Rather, I want to say that she gives funny and subtle expression to a set of structural issues that almost all of us grapple with in our lives, to do with stress, status and self-worth, with an information overload and with the imperative to work. She also offers us the foundations of a solution. But for that, you will need to find the leisure to read the entire essay ‘About Leisure’.

Or study this painting:

Vincenzo Catena, Saint Hieronymus (early 16th century). Now in the National Gallery, London, no. NG694. Image from Wikimedia Commons.

 

 

The quotes are from Vernon Lee’s essay ‘About Leisure’, published first in 1897, in Limbo and Other Essays.

Advertisements
0

Thou shalt clean more

Remarkable view on cleaning in a magazine this week:

I’m noticing young people spend less and less time on cleaning their homes. They are too busy or do not enjoy it.

[…]

I want to put back the fun in cleaning. As far as I’m concerned, a house cannot be too clean.

This is from an interview with professional cleaner Liesbeth Verboven. Clearly, she sees the same demise in young people’s cleaning time as I do, only she values it negatively.

You would think that as a professional cleaner, she’d be happy with all those over-worked, well-paid yuppies. But she also has a book to sell, in which she wants to teach these kids how to do the job themselves. So she promotes the idea that cleaning is fun. (It’s not quite clear how the title of the book should help in this endeavour: it’s called The Cleaning Bible. But let’s not assume the author could help this.)

Now a second question is whether the majority of housewives ever thought of cleaning as ‘fun’. Perhaps they did. Or perhaps they (also) wanted to feel useful.

This still leaves us with the question: if nowadays, cleaning is no longer fun; nor needed to fill our time; nor even possible, because we are so busy: why then should we encourage ourselves to do more of it?

Sounds like a typical case of finding a problem for a solution.

The interview appeared in Eigen huis magazine, May 2016, p. 7. N.B. I don’t want to discourage anyone from reading the book who has to clean anyway, and wants to find out how to do it.

6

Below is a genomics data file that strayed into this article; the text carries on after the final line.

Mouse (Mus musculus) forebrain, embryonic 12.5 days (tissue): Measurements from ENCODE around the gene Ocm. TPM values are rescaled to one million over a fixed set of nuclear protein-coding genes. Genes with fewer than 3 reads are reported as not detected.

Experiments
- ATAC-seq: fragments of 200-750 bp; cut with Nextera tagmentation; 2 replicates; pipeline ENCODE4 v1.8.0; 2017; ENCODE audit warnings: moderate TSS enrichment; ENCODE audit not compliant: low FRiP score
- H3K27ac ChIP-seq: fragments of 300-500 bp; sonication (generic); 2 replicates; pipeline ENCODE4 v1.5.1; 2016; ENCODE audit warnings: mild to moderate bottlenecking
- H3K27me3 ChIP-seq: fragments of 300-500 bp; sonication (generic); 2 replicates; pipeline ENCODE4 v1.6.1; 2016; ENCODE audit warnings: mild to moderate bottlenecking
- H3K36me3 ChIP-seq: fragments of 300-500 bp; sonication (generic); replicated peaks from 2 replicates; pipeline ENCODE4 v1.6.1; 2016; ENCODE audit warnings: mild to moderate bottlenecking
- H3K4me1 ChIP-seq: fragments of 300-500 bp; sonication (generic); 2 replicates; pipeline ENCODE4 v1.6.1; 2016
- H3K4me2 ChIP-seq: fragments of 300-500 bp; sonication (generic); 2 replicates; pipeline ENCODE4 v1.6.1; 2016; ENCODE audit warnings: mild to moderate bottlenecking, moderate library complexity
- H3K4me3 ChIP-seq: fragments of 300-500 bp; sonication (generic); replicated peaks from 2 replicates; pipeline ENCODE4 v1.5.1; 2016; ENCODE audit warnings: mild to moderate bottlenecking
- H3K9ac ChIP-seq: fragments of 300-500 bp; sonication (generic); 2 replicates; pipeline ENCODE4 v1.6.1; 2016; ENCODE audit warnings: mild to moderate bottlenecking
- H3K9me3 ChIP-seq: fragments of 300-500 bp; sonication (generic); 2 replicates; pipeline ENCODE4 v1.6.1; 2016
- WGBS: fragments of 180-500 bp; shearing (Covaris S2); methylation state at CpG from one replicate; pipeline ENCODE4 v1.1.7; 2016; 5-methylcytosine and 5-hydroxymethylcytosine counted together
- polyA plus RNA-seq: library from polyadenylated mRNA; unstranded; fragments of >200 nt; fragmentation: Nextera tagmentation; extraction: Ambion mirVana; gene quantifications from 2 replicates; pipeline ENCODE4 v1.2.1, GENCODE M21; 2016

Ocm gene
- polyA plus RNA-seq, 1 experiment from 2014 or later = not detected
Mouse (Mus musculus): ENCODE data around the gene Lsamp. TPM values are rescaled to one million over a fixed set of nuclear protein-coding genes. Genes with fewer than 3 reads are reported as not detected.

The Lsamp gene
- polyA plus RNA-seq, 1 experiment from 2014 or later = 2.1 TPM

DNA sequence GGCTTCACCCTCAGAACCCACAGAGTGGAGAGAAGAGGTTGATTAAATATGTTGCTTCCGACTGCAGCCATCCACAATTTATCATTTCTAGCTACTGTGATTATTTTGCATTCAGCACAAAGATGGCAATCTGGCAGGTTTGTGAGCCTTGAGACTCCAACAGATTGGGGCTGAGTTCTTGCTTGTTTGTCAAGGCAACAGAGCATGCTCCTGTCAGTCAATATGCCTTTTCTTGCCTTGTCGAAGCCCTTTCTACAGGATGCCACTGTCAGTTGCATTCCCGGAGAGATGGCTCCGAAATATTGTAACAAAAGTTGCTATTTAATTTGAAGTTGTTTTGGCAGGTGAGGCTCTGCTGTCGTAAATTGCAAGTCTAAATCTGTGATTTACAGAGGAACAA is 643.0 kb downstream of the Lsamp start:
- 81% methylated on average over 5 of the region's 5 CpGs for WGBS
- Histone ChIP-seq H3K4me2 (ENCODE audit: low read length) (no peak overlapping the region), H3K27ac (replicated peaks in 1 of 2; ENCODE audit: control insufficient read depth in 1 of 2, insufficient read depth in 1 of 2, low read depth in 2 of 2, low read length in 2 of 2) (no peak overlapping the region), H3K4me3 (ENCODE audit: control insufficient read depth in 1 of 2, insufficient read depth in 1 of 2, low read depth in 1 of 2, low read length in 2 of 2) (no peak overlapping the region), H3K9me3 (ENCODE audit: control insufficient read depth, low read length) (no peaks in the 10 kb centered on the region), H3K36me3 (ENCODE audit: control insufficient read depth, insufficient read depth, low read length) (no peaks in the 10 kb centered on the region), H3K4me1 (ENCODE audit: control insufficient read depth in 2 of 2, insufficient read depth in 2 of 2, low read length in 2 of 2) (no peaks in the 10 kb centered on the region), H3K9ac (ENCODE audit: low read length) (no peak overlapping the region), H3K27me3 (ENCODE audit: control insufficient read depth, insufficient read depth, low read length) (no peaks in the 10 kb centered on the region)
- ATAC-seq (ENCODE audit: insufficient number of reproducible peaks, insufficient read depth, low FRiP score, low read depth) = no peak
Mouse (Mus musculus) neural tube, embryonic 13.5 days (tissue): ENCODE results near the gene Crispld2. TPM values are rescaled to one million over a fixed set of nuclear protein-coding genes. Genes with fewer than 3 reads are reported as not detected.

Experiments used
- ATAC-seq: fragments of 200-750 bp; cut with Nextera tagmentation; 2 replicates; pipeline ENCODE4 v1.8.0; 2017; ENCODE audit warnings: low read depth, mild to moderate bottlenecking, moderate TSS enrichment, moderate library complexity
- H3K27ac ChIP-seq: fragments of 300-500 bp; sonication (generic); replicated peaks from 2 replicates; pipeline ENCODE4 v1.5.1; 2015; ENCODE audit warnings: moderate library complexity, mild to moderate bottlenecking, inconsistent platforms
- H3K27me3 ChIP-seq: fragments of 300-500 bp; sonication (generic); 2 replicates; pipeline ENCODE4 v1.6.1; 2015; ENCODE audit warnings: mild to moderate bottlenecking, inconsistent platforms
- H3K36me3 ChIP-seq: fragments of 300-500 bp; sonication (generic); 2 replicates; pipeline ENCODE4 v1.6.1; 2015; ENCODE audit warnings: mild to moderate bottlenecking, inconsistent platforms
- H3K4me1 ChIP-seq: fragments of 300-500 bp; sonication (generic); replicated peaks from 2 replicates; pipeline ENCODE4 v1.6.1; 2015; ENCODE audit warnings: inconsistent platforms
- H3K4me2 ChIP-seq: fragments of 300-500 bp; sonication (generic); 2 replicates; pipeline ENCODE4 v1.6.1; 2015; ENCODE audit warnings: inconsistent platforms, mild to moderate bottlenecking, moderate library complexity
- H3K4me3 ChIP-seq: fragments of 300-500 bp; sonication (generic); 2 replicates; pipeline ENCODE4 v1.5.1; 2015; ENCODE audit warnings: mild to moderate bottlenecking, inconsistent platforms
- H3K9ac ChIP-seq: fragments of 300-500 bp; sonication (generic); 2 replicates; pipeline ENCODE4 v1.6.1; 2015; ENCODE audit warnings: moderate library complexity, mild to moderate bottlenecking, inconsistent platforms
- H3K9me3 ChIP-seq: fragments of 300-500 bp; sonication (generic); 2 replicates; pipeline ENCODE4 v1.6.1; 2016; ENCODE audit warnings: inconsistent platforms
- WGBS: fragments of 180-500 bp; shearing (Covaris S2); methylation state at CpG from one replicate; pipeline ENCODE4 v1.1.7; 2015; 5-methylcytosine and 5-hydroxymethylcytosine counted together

Are we done with ironing?

Time for the follow-up post to ‘Ironing board will soon be obsolete‘!

Do you iron?

We were lying by the pool, so my friend’s question was an unexpected one. She herself is a non-ironer, and she seemed to be gauging whether this makes her a bad person. Luckily, I could set her at ease: I do not iron my laundry either.

And your mother?

Well yes, the works: from cardigans to underpants.

While the recently released UN report ‘Progress of the World’s Women’ draws attention to the burden of unpaid care and domestic work that falls on women globally, it also allows us to ponder how the more affluent parts of the world deal with these tasks.

Clearly, women in wealthy countries are no stranger to the difficulty of juggling different duties within the limited hours of the day. However, I found that the question my friend asked me by the poolside signals a remarkable change that we see with today’s young people. This generation of emancipating women are using their time in a new manner.

In the second half of the nineteenth century and the early years of the twentieth, housewives set towering standards when it came to the proper maintenance of furniture, floors, windows, linen and clothes.

Embed from Getty Images

To give an early example from a British housekeepers’ manual (pp. 6-7): every day, the blankets but also the sheets had to be taken from all the beds, and mattresses had to be

turned over daily. Feather-beds must be turned over and shaken in all directions.

The bed should then be completely remade,

and drawing your hand along the lower edge of the pillows, so that their form may be seen, the bed is made.

Before making a bed, wash your hands, and take care that your apron is not dirty.

Although these efforts may have yielded some health benefits, they were primarily aimed at enhancing a family’s respectability. Next to this, they may have helped mothers who were caring for only a small number of children, but who had nevertheless been excluded from the work force (it was a matter of pride for couples when the wife did not ‘have to’ work), to give purpose to their life: to feel needed.